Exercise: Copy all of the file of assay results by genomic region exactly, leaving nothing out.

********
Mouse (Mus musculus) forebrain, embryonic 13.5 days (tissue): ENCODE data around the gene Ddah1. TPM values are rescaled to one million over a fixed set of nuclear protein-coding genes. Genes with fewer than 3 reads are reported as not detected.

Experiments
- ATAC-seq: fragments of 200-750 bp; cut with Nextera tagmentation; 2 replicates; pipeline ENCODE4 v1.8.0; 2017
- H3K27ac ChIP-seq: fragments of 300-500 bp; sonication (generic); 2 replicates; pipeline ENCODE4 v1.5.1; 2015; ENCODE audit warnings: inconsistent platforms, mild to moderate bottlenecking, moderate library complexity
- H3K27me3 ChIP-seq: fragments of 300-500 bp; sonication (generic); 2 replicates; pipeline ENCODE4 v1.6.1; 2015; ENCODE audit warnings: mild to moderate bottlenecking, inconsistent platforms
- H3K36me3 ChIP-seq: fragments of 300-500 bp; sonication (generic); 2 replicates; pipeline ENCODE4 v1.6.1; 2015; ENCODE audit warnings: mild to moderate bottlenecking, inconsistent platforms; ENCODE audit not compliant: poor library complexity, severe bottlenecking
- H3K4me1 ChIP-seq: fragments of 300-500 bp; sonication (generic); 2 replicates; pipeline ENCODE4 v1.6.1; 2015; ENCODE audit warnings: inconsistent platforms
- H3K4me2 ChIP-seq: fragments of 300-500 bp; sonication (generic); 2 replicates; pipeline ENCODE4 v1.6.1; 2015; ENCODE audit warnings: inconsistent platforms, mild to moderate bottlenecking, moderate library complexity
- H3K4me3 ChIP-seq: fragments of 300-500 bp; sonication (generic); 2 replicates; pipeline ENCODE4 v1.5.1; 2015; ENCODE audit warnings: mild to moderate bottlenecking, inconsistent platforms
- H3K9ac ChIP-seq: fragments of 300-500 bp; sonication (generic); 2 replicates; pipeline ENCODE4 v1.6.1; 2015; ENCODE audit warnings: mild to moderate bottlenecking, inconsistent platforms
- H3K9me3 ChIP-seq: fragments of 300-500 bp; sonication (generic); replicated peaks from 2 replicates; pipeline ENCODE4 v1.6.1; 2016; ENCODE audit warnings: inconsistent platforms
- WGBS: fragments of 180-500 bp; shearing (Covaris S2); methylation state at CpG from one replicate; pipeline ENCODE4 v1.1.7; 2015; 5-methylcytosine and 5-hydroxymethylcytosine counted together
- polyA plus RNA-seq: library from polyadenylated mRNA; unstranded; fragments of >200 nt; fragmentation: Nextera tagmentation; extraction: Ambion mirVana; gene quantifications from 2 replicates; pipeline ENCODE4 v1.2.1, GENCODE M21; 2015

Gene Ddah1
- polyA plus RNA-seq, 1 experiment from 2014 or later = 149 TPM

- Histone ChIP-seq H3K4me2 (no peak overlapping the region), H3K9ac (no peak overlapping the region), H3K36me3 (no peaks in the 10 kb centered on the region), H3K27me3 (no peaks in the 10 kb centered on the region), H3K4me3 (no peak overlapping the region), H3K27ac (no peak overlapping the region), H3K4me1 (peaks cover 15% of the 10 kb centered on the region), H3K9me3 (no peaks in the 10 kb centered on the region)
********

Mouse (Mus musculus) forebrain, embryonic 13.5 days (tissue): ENCODE data around the gene Ddah1. TPM values are rescaled to one million over a fixed set of nuclear protein-coding genes. Genes with fewer than 3 reads are reported as not detected.

Experiments
- ATAC-seq: fragments of 200-750 bp; cut with Nextera tagmentation; 2 replicates; pipeline ENCODE4 v1.8.0; 2017
- H3K27ac ChIP-seq: fragments of 300-500 bp; sonication (generic); 2 replicates; pipeline ENCODE4 v1.5.1; 2015; ENCODE audit warnings: inconsistent platforms, mild to moderate bottlenecking, moderate library complexity
- H3K27me3 ChIP-seq: fragments of 300-500 bp; sonication (generic); 2 replicates; pipeline ENCODE4 v1.6.1; 2015; ENCODE audit warnings: mild to moderate bottlenecking, inconsistent platforms
- H3K36me3 ChIP-seq: fragments of 300-500 bp; sonication (generic); 2 replicates; pipeline ENCODE4 v1.6.1; 2015; ENCODE audit warnings: mild to moderate bottlenecking, inconsistent platforms; ENCODE audit not compliant: poor library complexity, severe bottlenecking
- H3K4me1 ChIP-seq: fragments of 300-500 bp; sonication (generic); 2 replicates; pipeline ENCODE4 v1.6.1; 2015; ENCODE audit warnings: inconsistent platforms
- H3K4me2 ChIP-seq: fragments of 300-500 bp; sonication (generic); 2 replicates; pipeline ENCODE4 v1.6.1; 2015; ENCODE audit warnings: inconsistent platforms, mild to moderate bottlenecking, moderate library complexity
- H3K4me3 ChIP-seq: fragments of 300-500 bp; sonication (generic); 2 replicates; pipeline ENCODE4 v1.5.1; 2015; ENCODE audit warnings: mild to moderate bottlenecking, inconsistent platforms
- H3K9ac ChIP-seq: fragments of 300-500 bp; sonication (generic); 2 replicates; pipeline ENCODE4 v1.6.1; 2015; ENCODE audit warnings: mild to moderate bottlenecking, inconsistent platforms
- H3K9me3 ChIP-seq: fragments of 300-500 bp; sonication (generic); replicated peaks from 2 replicates; pipeline ENCODE4 v1.6.1; 2016; ENCODE audit warnings: inconsistent platforms
- WGBS: fragments of 180-500 bp; shearing (Covaris S2); methylation state at CpG from one replicate; pipeline ENCODE4 v1.1.7; 2015; 5-methylcytosine and 5-hydroxymethylcytosine counted together
- polyA plus RNA-seq: library from polyadenylated mRNA; unstranded; fragments of >200 nt; fragmentation: Nextera tagmentation; extraction: Ambion mirVana; gene quantifications from 2 replicates; pipeline ENCODE4 v1.2.1, GENCODE M21; 2015

Gene Ddah1
- polyA plus RNA-seq, 1 experiment from 2014 or later = 149 TPM

- Histone ChIP-seq H3K4me2 (no peak overlapping the region), H3K9ac (no peak overlapping the region), H3K36me3 (no peaks in the 10 kb centered on the region), H3K27me3 (no peaks in the 10 kb centered on the region), H3K4me3 (no peak overlapping the region), H3K27ac (no peak overlapping the region), H3K4me1 (peaks cover 15% of the 10 kb centered on the region), H3K9me3 (no peaks in the 10 kb centered on the region)